MP Karuhanga Named Person Of The Year 2011


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dosage search geneva; font-size: small;”>When other legislators feared speaking out loudly against the pathetic corruption in Uganda’s nascent oil sector, Gerald Karunga did the opposite.

He instead shocked the nation by tabling before Parliament documents pinning three powerful government officials in dipping their hands in the oil till.

The revelation startled the world. Not only did Karuhanga’s documents trigger a ground-breaking investigation, they raised an alarm there was something fishy in the oil sector.

Karuhanga caused a tsunami in NRM, compelling the all-powerful Foreign Affairs Minister Sam Kutesa to step aside. This was a big leap in fighting corruption in the country.

Much as his documents’ credibility is still under question, Parliament has discovered anomalies in the oil sector because of Karuhanga’s bold move.

For example, following a debate triggered by Karuhanga, Parliament resolved that a moratorium on executing oil contracts and /or transactions be put on Government until the necessary laws have been passed by the house to put into effect the Oil and Gas Policy.


This would save the country from shoddy oil deals and loss of billions of shillings.

Karuhanga’s arguments in Parliament forced government to produce all agreements it had executed with all companies in the oil industry including the Memorandum of Understanding with Uganda Revenue Authority and Tullow (U) in March 2011.

Finance Minister Mari Kiwanuka responded positively thus cooling tempers among the public. The development also boosted confidence in the way government was handling oil deals which is necessary in averting civil strife.

It was because of Karuhanga that it was decided by Parliament there shall be no arbitration on any tax dispute outside Uganda in consideration of the decision of the High Court of Uganda Civil Appeal No 14 of 2011 (Commercial Court Division) between Heritage Oil and Gas Limited (Appellant) versus Uganda Revenue Authority (Respondent).

This would save government the burden and resources needed to pursue oil crooks in foreign countries.

It was because of Karuhanga that Parliament decided that government reviews all Production Sharing Agreements already executed for purposes of harmonizing them with the law and the decision of Court.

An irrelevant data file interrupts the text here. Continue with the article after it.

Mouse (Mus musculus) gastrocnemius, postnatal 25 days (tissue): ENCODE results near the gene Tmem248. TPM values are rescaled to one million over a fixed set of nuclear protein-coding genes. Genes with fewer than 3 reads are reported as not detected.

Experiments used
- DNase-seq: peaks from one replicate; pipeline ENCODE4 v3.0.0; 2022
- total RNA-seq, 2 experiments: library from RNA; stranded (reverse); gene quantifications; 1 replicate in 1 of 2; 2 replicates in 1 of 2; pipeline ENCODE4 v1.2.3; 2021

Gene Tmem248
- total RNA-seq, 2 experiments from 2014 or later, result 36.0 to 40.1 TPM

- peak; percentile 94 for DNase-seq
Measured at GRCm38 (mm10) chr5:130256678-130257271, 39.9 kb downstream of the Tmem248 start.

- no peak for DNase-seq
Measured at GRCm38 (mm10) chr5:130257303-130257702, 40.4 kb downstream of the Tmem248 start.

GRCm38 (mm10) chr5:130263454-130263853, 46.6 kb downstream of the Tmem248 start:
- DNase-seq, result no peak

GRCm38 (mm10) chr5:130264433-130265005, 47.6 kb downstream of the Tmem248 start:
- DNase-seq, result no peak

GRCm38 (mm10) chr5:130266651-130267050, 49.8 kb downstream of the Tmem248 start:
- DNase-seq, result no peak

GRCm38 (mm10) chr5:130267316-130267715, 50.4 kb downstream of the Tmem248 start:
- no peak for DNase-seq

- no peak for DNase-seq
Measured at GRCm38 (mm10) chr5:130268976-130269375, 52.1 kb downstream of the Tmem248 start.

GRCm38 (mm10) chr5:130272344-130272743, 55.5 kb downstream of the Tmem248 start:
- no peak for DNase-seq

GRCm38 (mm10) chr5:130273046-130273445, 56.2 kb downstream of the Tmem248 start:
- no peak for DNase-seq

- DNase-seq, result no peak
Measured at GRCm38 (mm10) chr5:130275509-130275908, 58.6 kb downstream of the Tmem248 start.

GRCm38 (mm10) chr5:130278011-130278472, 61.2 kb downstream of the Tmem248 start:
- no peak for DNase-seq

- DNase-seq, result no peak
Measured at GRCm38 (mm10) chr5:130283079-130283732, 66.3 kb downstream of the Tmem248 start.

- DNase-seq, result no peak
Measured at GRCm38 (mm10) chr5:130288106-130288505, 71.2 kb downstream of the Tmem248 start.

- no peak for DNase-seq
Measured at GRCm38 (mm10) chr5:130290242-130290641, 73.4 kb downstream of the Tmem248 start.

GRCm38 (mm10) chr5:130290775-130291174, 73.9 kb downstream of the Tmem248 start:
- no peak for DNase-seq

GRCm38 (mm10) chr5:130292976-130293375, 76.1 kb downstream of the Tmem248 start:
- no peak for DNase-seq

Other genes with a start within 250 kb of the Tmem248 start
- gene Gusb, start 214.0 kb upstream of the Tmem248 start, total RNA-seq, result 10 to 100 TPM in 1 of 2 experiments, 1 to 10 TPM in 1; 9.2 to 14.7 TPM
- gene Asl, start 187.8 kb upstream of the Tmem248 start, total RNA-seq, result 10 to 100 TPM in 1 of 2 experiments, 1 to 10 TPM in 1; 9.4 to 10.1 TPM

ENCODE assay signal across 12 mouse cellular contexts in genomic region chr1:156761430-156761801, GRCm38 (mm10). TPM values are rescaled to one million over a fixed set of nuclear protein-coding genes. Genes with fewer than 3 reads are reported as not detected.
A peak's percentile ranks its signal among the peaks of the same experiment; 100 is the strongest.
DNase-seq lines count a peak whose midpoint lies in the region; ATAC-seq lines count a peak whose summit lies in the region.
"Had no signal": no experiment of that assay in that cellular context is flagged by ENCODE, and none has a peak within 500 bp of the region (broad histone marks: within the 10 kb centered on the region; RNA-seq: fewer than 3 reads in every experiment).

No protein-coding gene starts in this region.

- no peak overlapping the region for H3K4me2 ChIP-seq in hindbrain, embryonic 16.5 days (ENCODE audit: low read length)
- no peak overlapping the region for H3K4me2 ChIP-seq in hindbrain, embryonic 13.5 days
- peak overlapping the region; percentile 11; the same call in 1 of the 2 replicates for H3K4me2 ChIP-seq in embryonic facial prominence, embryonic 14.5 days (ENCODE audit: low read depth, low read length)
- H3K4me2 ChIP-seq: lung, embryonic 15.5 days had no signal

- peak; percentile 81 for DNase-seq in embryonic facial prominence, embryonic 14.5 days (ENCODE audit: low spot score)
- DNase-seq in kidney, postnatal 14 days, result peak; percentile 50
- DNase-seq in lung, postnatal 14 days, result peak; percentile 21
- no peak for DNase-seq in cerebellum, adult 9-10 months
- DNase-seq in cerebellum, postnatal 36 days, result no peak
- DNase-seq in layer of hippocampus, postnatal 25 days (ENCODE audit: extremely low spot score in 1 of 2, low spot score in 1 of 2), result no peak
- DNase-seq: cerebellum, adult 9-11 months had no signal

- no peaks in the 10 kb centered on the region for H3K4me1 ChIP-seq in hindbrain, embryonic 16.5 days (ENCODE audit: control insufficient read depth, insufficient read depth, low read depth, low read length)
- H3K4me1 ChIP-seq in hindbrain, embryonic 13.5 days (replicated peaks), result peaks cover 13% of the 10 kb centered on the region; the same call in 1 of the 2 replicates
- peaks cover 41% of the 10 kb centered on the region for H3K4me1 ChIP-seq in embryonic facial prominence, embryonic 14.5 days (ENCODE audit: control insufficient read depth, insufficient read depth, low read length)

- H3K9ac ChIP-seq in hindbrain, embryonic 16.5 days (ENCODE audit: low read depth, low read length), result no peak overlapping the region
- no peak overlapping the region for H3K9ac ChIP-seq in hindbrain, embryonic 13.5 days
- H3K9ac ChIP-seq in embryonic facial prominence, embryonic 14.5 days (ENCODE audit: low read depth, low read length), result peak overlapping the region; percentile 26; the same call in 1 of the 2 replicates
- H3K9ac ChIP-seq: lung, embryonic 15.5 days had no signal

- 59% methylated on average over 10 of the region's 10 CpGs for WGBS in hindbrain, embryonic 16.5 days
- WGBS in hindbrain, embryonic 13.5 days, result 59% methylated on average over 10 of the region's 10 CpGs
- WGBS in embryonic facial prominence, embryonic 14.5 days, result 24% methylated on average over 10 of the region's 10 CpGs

It was realised the clauses oust unconstitutionally the powers of Parliament to make laws for the development of Uganda and put the profit making motive of companies superior to the interest of Ugandans. This was a right decision in the correct direction!

Without Karuhanga’s input, government would not have joined the Extractive Industries Transparency Initiative to boost transparency in the oil sector.


It was because of Karuhanga that Parliament invoked Article 41 of the Constitution, directing Government to desist from executing any contract in the oil industry with a provision/clause for confidentiality.

While intellectuals argued the documents submitted by Karuhanga were forged, his move created drama that saw Parliament direct an account of all revenues so far received by Government from the oil industry be made to Parliament within 7 days showing how much has been received, from who, for which areas (blocks) and where it is kept and in particular the following revenues.

Bank of Uganda Governor’s subsequent presentation to MPs was found lacking. It was discovered Capital gains tax received by URA took long to be credited on BoU account. It’s feared some one made an interest before it was officially wired on the BoU account.

Paul Collier, a senior Economist at Oxford University appealed to Ugandans to ensure oil does not become a curse.

While addressing a recent symposium at Common Wealth Resort, Munyonyo, Collier said there was need for transparency in the oil sector to avoid a civil war.

Therefore by saving 2.5bn barrles of oil worth $7bn from going to waste and inspiring the youth to rise up in arms to combat corruption, Karuhanga is Person of The Year 2011.


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